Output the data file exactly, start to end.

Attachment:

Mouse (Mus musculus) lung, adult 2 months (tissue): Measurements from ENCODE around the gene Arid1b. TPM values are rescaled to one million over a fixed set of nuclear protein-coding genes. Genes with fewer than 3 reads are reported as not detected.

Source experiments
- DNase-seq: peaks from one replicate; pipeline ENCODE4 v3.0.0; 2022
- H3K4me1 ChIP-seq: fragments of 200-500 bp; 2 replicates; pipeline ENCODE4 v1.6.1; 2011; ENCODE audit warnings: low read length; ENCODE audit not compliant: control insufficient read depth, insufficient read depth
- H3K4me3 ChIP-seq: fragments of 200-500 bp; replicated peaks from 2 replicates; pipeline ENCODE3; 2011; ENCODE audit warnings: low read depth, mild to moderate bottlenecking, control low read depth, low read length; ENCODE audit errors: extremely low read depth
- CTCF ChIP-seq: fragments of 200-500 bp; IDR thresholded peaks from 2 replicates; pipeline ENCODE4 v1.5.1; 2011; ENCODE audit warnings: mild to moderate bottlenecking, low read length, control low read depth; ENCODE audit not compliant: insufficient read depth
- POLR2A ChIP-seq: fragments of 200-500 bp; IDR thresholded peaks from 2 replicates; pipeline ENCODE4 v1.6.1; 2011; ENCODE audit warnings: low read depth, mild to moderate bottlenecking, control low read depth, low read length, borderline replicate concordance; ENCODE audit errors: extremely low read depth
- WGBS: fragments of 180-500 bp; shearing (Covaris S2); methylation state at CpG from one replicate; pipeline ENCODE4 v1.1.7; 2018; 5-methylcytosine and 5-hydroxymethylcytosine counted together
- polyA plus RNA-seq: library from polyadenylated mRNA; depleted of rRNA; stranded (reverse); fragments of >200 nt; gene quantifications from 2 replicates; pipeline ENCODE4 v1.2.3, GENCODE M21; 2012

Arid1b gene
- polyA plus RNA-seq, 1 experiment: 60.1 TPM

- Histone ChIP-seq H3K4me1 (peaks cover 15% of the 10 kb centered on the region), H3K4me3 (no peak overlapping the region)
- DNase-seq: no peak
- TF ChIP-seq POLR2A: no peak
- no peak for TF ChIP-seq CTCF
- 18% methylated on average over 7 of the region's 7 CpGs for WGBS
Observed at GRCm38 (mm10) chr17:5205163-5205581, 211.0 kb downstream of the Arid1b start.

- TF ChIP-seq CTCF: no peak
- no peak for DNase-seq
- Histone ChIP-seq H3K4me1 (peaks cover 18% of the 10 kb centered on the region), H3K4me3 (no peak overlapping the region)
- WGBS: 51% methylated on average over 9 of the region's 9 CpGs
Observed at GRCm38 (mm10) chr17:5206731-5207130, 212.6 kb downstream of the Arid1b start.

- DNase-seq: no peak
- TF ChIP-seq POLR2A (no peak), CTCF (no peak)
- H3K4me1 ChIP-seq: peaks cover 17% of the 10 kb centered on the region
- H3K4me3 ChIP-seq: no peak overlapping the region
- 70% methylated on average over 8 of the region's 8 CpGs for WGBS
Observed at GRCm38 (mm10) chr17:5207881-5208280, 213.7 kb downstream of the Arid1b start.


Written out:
Mouse (Mus musculus) lung, adult 2 months (tissue): Measurements from ENCODE around the gene Arid1b. TPM values are rescaled to one million over a fixed set of nuclear protein-coding genes. Genes with fewer than 3 reads are reported as not detected.

Source experiments
- DNase-seq: peaks from one replicate; pipeline ENCODE4 v3.0.0; 2022
- H3K4me1 ChIP-seq: fragments of 200-500 bp; 2 replicates; pipeline ENCODE4 v1.6.1; 2011; ENCODE audit warnings: low read length; ENCODE audit not compliant: control insufficient read depth, insufficient read depth
- H3K4me3 ChIP-seq: fragments of 200-500 bp; replicated peaks from 2 replicates; pipeline ENCODE3; 2011; ENCODE audit warnings: low read depth, mild to moderate bottlenecking, control low read depth, low read length; ENCODE audit errors: extremely low read depth
- CTCF ChIP-seq: fragments of 200-500 bp; IDR thresholded peaks from 2 replicates; pipeline ENCODE4 v1.5.1; 2011; ENCODE audit warnings: mild to moderate bottlenecking, low read length, control low read depth; ENCODE audit not compliant: insufficient read depth
- POLR2A ChIP-seq: fragments of 200-500 bp; IDR thresholded peaks from 2 replicates; pipeline ENCODE4 v1.6.1; 2011; ENCODE audit warnings: low read depth, mild to moderate bottlenecking, control low read depth, low read length, borderline replicate concordance; ENCODE audit errors: extremely low read depth
- WGBS: fragments of 180-500 bp; shearing (Covaris S2); methylation state at CpG from one replicate; pipeline ENCODE4 v1.1.7; 2018; 5-methylcytosine and 5-hydroxymethylcytosine counted together
- polyA plus RNA-seq: library from polyadenylated mRNA; depleted of rRNA; stranded (reverse); fragments of >200 nt; gene quantifications from 2 replicates; pipeline ENCODE4 v1.2.3, GENCODE M21; 2012

Arid1b gene
- polyA plus RNA-seq, 1 experiment: 60.1 TPM

- Histone ChIP-seq H3K4me1 (peaks cover 15% of the 10 kb centered on the region), H3K4me3 (no peak overlapping the region)
- DNase-seq: no peak
- TF ChIP-seq POLR2A: no peak
- no peak for TF ChIP-seq CTCF
- 18% methylated on average over 7 of the region's 7 CpGs for WGBS
Observed at GRCm38 (mm10) chr17:5205163-5205581, 211.0 kb downstream of the Arid1b start.

- TF ChIP-seq CTCF: no peak
- no peak for DNase-seq
- Histone ChIP-seq H3K4me1 (peaks cover 18% of the 10 kb centered on the region), H3K4me3 (no peak overlapping the region)
- WGBS: 51% methylated on average over 9 of the region's 9 CpGs
Observed at GRCm38 (mm10) chr17:5206731-5207130, 212.6 kb downstream of the Arid1b start.

- DNase-seq: no peak
- TF ChIP-seq POLR2A (no peak), CTCF (no peak)
- H3K4me1 ChIP-seq: peaks cover 17% of the 10 kb centered on the region
- H3K4me3 ChIP-seq: no peak overlapping the region
- 70% methylated on average over 8 of the region's 8 CpGs for WGBS
Observed at GRCm38 (mm10) chr17:5207881-5208280, 213.7 kb downstream of the Arid1b start.